We are concerned primarily with how people understand their experiences. We view language as providing data that can lead to general principles of understanding. The general principles involve whole systems of concepts rather than individual words or individual concepts. We have found that such principles are often metaphoric in nature and involve understanding one kind of experience in terms of another kind of experience.
…Definitions for a concept are seen as characterizing the things that are inherent in the concept itself. We, on the other hand, are concerned with how human beings get a handle on the concept – how they understand it and function in terms of it. Madness and journeys give us handles on the concept of love, and food gives us handle on the concept of an idea.
Any time I read anything about language, whether it’s from a literary or neuroscience or psychosocial point of view, I’m enthralled. This book, or at least excerpts from it, was on several reading lists when I concentrated in linguistics as an undergrad; revisiting it now has been incredibly exciting, since all these years later I have come across other facets that fit into the outlined concepts. Two caveats: I did a recreational read, as opposed to a serious academic read; and in the 40 years since this book was published, many of the concepts have been refined, expanded, or qualified. But damn, it was fun anyway. I need to do this more often.
Key to the theory: metaphors, the handles that help us understand more abstract concepts, emerge from our physical and cultural experience. This implies that different cultures would have different metaphors. The opening salvo of the text was the example ARGUMENT IS WAR (see what I did there? The book is, after all, an argument for a theory). He shows how elements of combat, clear in a personal argument (intimidation, threat, appeal to authority) also show up in what he calls rational argument, such as a formal debate or academic panel, because a great many cultures find the ARGUMENT IS WAR metaphor fits. Imagine a world in which an argument is experienced differently: ARGUMENT IS EDUCATION, or AFFECTION, or COOPERATION. Imagine Twitter in such a world. Hard to do, isn’t it?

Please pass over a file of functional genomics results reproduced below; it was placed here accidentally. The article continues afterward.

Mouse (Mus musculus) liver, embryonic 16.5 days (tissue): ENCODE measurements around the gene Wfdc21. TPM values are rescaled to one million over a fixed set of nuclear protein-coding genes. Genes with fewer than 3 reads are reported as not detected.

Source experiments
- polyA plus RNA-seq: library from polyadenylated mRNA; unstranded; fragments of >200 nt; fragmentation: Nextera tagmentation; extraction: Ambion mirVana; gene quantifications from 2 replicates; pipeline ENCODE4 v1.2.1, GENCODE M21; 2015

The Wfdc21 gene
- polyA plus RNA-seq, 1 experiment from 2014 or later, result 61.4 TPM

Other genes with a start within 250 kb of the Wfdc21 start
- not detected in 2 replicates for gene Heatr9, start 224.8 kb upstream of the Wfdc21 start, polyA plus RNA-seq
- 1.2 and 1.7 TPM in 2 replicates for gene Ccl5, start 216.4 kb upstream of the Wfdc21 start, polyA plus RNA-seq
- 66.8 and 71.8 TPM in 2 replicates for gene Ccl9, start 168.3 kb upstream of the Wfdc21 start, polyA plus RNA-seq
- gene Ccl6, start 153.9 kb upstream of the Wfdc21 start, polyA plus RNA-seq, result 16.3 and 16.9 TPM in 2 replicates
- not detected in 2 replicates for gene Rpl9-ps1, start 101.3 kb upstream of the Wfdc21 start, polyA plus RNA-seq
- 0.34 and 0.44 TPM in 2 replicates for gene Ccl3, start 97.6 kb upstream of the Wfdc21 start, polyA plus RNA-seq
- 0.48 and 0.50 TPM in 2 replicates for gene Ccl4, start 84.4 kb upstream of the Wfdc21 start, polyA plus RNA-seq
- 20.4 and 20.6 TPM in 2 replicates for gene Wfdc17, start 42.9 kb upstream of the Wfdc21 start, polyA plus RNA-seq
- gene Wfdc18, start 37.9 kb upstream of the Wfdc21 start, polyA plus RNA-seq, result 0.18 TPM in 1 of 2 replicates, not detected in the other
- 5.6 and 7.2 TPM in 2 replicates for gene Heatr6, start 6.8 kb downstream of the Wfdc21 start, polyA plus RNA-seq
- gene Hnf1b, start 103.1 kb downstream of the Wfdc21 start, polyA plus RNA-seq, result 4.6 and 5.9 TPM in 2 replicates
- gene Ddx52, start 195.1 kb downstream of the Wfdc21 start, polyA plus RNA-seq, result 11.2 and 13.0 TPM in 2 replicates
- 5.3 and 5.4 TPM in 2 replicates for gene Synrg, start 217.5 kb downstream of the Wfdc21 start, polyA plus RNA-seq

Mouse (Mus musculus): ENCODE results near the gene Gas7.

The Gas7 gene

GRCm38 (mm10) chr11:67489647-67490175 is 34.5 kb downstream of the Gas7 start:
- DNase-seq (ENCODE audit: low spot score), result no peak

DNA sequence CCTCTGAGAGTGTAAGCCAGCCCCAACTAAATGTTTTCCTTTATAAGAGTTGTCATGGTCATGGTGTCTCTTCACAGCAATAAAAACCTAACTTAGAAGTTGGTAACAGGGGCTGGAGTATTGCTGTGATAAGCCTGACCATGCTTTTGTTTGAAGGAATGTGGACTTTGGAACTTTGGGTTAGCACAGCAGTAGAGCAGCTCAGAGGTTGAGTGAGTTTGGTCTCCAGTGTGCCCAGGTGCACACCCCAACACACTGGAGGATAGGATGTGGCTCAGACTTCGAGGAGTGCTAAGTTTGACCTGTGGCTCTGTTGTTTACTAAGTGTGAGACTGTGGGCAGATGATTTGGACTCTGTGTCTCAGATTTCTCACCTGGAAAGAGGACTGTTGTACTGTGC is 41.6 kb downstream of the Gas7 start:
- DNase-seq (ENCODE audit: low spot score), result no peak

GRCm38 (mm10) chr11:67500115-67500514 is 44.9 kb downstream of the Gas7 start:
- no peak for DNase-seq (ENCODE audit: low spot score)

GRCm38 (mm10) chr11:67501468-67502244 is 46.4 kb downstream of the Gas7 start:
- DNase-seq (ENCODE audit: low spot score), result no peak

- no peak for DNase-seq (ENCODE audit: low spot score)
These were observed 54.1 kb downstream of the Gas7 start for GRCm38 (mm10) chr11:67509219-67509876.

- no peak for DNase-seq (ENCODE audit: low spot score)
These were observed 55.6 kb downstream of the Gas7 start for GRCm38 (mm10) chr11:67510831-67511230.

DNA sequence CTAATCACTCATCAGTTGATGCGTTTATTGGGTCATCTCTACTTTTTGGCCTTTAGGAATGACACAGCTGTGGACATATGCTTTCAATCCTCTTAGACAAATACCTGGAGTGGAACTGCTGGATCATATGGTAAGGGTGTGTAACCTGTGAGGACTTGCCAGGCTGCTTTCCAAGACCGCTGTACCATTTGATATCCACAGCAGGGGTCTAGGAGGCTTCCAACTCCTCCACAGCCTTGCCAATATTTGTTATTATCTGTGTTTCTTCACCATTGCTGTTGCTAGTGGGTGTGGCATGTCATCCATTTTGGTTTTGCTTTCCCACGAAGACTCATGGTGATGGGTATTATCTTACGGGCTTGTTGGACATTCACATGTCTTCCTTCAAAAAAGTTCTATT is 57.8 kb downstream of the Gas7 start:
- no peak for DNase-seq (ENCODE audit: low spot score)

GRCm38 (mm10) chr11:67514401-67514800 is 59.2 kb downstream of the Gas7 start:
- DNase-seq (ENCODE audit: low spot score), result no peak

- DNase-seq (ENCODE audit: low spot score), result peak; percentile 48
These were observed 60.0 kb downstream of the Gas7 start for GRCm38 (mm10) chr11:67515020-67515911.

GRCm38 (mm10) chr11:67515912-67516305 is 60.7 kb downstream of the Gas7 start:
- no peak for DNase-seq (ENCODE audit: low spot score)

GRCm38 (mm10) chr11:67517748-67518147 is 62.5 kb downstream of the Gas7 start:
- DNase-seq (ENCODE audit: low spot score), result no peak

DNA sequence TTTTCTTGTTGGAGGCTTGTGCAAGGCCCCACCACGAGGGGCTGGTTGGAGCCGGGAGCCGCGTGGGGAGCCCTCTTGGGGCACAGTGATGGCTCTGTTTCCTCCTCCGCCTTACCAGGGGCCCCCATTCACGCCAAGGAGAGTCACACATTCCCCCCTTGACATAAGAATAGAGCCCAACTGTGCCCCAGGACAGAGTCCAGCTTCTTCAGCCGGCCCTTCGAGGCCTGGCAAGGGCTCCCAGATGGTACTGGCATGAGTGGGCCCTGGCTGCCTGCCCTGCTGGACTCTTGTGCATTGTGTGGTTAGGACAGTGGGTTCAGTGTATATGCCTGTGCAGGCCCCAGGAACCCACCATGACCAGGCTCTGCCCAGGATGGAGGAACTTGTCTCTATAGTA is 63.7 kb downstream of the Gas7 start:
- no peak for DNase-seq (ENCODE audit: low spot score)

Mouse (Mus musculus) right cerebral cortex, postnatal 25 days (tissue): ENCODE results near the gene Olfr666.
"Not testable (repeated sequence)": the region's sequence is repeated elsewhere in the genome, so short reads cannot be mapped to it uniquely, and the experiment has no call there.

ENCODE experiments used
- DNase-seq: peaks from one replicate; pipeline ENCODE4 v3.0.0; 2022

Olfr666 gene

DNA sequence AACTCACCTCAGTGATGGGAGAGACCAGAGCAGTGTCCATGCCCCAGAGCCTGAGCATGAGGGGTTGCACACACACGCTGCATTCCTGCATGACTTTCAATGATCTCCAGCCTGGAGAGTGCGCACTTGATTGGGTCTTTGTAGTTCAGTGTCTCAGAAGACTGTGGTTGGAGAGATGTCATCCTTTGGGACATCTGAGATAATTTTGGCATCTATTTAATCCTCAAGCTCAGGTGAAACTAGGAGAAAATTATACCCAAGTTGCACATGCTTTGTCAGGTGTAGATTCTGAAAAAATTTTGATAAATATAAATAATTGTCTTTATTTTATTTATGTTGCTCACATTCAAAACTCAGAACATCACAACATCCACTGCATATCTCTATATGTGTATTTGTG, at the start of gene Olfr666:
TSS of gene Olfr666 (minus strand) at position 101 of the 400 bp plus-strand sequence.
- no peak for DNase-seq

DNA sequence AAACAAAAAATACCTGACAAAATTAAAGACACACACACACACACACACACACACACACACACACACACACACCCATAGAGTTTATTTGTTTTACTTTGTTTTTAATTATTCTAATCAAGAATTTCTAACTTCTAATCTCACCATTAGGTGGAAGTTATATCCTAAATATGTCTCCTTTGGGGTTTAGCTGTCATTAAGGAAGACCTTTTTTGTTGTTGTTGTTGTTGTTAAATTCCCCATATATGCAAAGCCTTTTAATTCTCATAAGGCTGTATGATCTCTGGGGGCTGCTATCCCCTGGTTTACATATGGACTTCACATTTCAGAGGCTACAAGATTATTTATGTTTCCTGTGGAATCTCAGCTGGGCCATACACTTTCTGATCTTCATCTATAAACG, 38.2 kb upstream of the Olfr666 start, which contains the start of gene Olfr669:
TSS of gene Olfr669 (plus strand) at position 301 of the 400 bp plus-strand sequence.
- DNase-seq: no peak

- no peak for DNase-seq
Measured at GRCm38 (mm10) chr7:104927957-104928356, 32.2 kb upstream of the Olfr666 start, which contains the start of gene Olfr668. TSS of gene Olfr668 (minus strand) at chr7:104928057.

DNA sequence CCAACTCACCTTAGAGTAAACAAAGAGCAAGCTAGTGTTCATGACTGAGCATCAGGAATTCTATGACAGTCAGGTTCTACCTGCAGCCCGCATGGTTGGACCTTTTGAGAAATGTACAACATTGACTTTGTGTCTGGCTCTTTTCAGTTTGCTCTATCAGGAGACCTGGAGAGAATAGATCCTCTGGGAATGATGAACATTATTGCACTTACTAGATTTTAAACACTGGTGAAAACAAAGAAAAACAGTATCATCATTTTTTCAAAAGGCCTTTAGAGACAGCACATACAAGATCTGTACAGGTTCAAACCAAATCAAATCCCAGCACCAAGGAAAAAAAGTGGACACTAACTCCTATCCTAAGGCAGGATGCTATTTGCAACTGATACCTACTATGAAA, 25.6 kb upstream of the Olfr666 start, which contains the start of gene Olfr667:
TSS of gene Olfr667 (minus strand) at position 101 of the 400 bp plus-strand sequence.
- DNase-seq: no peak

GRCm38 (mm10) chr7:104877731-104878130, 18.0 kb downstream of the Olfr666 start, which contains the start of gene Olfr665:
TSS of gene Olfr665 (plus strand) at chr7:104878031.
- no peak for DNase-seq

I found certain aspects downright exciting, mostly because they brought in concepts I’d seen in other contexts, usually moocs (how did I read before moocs?). One is the rather obvious CLOSENESS IS STRENGTH OF EFFECT, which barely deserves mention in the real world. Of course we feel warmer sitting next to a fire than if we sit in the next room. But apply it to syntax, and things get interesting.
There is a rule in English, sometimes called negative transportation, which has the effect of placing the negative further away from the predicate it logically negates; for example,
Mary doesn’t think he’ll leave until tomorrow.
Here n’t logically negates leave rather than think. This sentence has roughly the same meaning as
Mary thinks he won’t leave until tomorrow.
Except that in the first sentence, where the negative is FURTHER AWAY from leave, it has a WEAKER negative force. In the second sentence, where the negative is CLOSER, the force of negation is STRONGER.
Lakoff extends that beyond negation. Examples in this section include “I found that the chair was comfortable” vs “I found the chair comfortable.” The first sentence could apply if I looked up product reviews and saw that most people said it was a comfortable chair (or, in the 80s, asked people if it was comfortable) whereas the second strongly implies that I sat in the chair and judged it comfortable. “I taught Greek to Harry” and “I taught Harry Greek” show the same pattern: the first sentence allows some wiggle room (I might have taught Greek to Harry, but I’m not saying he learned it).